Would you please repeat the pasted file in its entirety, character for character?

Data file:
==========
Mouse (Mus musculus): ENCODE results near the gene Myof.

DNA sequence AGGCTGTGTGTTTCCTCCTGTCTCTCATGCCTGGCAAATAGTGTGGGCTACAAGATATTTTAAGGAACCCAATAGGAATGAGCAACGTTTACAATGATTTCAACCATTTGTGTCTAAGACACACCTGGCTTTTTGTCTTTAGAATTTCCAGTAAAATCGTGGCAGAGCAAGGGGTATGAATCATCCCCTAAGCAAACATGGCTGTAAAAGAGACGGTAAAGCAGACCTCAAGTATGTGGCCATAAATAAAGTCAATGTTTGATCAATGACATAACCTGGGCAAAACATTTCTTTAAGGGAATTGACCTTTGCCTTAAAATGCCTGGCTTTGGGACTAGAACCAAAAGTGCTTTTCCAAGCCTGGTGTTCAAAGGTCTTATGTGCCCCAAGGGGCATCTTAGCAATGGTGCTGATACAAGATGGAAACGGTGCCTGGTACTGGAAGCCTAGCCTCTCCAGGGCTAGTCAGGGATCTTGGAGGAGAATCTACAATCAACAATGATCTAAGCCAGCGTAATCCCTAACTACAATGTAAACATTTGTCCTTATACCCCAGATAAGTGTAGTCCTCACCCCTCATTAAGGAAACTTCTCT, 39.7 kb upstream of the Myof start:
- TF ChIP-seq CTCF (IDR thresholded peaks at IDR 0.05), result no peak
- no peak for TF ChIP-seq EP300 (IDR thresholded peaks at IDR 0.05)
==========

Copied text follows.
Mouse (Mus musculus): ENCODE results near the gene Myof.

DNA sequence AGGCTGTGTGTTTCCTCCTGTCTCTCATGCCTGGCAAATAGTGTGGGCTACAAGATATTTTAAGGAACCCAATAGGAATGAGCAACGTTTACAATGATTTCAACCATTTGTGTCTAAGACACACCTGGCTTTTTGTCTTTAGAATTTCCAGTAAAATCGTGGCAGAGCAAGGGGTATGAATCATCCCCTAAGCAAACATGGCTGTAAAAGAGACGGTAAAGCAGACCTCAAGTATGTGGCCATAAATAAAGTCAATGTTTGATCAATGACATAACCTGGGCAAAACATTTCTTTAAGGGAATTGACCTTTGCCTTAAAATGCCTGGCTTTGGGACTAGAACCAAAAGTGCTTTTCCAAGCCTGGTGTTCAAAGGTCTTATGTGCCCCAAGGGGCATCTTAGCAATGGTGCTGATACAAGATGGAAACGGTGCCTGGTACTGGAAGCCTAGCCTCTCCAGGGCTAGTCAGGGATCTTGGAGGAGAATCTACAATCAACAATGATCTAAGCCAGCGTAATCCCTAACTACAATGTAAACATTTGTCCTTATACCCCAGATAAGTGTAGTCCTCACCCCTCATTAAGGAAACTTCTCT, 39.7 kb upstream of the Myof start:
- TF ChIP-seq CTCF (IDR thresholded peaks at IDR 0.05), result no peak
- no peak for TF ChIP-seq EP300 (IDR thresholded peaks at IDR 0.05)